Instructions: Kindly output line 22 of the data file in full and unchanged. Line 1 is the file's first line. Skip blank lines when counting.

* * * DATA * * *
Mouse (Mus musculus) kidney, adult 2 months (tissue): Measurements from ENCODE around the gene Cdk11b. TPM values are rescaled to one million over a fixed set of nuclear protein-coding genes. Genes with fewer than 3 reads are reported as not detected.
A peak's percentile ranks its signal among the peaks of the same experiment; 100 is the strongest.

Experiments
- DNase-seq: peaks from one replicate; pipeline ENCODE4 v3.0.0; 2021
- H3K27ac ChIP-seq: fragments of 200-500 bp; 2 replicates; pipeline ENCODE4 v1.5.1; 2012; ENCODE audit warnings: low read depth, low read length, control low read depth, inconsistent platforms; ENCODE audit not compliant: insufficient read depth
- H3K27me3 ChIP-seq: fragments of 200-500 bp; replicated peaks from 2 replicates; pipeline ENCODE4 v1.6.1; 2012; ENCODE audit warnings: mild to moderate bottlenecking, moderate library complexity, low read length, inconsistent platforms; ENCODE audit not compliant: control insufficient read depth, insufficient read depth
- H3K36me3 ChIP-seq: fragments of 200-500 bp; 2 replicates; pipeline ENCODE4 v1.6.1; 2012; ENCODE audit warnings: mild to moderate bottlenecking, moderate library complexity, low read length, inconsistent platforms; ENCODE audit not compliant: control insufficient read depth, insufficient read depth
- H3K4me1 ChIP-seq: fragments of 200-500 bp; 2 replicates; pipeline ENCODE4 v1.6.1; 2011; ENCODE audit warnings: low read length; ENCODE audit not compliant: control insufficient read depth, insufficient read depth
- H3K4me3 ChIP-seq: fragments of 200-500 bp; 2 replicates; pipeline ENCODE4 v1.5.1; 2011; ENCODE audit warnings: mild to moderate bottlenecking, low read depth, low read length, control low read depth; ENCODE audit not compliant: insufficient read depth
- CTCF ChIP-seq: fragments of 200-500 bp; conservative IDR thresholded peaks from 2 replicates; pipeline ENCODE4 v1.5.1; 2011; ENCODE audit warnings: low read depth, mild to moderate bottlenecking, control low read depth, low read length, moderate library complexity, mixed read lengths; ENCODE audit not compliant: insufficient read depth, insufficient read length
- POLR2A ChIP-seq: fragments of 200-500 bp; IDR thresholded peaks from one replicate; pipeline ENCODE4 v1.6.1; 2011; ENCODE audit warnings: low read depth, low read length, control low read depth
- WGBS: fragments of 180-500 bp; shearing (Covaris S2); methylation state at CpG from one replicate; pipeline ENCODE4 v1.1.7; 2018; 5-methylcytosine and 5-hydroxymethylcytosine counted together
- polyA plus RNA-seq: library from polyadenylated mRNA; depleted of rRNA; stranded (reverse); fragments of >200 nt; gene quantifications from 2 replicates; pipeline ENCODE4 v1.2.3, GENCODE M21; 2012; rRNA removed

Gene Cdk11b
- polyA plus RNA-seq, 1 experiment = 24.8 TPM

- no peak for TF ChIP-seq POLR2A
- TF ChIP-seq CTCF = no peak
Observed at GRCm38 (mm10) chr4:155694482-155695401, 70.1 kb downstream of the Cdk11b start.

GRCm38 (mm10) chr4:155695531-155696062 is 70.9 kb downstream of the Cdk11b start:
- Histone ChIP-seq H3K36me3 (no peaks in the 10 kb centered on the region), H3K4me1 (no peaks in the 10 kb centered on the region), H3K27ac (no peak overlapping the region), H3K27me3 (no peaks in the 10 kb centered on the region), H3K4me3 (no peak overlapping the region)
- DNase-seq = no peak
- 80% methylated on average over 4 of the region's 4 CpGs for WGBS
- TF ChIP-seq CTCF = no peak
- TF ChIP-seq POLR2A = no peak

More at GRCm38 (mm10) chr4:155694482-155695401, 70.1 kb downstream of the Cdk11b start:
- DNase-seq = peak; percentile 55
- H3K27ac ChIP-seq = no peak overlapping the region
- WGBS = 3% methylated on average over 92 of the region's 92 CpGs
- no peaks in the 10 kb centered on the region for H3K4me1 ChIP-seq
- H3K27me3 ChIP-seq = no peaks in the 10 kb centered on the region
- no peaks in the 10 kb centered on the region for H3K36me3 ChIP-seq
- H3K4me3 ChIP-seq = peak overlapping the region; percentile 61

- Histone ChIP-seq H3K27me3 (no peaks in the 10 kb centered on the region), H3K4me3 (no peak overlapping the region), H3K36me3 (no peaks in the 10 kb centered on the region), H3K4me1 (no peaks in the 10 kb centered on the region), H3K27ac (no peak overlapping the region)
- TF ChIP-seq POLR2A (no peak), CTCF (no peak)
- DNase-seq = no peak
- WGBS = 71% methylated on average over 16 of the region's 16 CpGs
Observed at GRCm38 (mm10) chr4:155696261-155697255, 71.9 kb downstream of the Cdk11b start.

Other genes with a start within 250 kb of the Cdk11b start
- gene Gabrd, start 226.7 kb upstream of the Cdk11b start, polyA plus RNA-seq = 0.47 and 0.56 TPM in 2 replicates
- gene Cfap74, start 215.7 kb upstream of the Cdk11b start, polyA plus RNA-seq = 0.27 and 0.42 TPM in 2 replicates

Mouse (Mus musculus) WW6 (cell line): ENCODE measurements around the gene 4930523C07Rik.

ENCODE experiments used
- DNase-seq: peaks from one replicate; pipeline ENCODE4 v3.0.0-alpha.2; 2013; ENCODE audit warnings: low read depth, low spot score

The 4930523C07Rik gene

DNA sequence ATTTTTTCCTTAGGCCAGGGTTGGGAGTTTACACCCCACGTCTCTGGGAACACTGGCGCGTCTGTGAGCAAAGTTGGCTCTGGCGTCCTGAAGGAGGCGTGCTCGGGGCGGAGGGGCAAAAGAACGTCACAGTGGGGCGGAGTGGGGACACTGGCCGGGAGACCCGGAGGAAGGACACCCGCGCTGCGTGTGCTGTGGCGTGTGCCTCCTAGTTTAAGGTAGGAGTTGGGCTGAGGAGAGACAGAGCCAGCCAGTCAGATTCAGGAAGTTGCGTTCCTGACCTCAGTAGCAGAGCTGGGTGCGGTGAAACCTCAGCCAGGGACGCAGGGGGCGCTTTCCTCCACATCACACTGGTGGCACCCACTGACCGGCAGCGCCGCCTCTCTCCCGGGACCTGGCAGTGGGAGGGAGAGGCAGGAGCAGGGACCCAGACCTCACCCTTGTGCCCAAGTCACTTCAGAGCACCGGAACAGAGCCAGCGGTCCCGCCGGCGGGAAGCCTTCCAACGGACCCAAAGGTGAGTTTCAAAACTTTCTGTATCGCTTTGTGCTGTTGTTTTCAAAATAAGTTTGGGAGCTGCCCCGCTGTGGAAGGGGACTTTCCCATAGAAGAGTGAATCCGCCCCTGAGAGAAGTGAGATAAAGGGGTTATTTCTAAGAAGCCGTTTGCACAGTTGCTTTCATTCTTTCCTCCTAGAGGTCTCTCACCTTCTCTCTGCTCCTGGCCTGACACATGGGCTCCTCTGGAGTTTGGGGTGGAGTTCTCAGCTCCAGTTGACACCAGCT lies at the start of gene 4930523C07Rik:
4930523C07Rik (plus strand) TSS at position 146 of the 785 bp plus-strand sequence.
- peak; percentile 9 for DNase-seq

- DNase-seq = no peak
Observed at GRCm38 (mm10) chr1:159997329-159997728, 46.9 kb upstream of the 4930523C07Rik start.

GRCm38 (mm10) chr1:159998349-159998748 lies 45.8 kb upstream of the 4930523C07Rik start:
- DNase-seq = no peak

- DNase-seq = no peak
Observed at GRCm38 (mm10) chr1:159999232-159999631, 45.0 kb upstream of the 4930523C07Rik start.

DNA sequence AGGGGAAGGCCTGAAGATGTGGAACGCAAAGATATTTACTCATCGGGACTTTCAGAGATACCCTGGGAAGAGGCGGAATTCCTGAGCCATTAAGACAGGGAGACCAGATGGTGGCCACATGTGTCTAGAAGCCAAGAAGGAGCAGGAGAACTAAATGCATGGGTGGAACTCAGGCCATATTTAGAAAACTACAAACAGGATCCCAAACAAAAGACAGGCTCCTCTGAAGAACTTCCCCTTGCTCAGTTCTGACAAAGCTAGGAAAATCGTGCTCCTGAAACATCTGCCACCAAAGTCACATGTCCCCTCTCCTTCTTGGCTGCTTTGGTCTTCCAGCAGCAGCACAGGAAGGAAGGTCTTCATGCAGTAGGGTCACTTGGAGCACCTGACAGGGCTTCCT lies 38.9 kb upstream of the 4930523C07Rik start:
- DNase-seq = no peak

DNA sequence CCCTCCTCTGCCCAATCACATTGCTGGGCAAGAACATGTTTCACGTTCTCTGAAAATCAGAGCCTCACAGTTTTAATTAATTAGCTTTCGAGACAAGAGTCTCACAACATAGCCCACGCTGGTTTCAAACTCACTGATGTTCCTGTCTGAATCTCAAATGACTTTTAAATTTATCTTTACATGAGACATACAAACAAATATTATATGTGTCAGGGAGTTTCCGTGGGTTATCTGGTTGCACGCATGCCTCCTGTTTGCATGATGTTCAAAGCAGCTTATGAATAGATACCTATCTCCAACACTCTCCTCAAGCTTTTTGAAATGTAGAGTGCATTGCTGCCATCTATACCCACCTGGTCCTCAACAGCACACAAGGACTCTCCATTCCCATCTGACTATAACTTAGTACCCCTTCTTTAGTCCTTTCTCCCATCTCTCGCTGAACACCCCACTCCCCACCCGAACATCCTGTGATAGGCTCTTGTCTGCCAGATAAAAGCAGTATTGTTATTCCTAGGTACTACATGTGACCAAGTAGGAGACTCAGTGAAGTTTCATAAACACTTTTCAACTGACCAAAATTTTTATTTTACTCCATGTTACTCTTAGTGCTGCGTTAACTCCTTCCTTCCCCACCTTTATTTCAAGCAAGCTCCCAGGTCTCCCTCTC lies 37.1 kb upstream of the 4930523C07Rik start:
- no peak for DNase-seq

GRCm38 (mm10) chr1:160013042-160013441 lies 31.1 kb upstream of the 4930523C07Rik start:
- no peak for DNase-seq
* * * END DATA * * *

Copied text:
- 80% methylated on average over 4 of the region's 4 CpGs for WGBS